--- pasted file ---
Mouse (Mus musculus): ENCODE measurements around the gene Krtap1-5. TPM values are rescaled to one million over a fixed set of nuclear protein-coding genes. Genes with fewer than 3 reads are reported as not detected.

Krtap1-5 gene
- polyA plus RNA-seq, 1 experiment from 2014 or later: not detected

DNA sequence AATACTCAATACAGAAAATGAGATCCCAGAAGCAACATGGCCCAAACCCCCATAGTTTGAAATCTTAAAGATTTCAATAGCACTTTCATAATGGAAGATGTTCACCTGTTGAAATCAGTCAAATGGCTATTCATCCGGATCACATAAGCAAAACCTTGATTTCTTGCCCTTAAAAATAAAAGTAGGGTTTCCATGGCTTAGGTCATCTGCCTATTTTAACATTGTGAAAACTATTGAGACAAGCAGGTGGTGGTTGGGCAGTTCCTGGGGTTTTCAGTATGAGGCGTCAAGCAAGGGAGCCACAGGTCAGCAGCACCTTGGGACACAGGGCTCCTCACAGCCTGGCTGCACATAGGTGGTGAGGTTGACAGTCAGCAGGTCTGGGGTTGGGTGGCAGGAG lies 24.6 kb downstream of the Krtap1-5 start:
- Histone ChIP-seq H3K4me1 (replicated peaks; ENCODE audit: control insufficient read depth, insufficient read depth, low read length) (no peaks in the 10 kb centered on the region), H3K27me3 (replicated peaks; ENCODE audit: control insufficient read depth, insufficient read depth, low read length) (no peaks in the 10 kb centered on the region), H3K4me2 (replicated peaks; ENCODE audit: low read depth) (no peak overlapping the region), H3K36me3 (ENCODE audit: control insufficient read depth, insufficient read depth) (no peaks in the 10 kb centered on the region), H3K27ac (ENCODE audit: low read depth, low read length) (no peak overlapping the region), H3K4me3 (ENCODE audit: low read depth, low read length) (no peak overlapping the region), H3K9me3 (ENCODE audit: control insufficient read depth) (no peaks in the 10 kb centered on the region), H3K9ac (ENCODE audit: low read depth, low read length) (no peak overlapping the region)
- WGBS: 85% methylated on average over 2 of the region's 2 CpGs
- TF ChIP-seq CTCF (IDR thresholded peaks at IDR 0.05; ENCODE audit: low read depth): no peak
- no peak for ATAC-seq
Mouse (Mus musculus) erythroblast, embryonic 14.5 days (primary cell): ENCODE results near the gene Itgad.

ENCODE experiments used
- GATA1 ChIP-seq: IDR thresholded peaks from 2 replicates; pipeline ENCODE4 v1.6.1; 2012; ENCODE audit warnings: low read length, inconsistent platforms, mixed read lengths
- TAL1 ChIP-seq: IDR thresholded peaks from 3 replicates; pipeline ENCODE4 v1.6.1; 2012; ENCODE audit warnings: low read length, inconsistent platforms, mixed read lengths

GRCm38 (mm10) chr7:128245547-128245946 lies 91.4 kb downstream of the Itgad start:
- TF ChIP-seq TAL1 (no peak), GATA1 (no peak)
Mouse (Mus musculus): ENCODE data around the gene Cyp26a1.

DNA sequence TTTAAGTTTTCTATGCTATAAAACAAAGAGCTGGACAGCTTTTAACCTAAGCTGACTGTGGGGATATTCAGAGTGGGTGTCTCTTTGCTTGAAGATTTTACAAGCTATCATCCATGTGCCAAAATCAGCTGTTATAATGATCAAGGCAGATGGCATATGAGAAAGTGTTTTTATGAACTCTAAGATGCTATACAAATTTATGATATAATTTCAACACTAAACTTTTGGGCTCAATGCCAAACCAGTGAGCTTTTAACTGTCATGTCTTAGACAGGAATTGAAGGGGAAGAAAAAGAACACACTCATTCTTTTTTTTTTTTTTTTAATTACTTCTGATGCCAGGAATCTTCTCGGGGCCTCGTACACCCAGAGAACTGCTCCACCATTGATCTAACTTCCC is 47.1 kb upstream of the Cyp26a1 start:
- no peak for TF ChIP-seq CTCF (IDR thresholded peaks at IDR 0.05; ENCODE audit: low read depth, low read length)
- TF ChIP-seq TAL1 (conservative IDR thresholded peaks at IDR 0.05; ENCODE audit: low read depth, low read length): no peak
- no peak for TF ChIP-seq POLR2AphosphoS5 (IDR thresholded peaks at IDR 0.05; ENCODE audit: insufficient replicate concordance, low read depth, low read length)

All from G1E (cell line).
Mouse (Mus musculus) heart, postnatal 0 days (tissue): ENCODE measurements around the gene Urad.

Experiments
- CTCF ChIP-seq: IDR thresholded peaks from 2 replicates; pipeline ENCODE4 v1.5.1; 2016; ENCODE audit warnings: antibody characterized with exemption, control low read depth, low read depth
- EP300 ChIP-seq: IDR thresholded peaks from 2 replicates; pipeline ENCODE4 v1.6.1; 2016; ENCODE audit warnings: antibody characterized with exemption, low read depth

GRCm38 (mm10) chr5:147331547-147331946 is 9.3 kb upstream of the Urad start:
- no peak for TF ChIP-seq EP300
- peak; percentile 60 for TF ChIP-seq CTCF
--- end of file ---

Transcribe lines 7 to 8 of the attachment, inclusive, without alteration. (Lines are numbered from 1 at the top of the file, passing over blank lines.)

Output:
- TF ChIP-seq CTCF (IDR thresholded peaks at IDR 0.05; ENCODE audit: low read depth): no peak
- no peak for ATAC-seq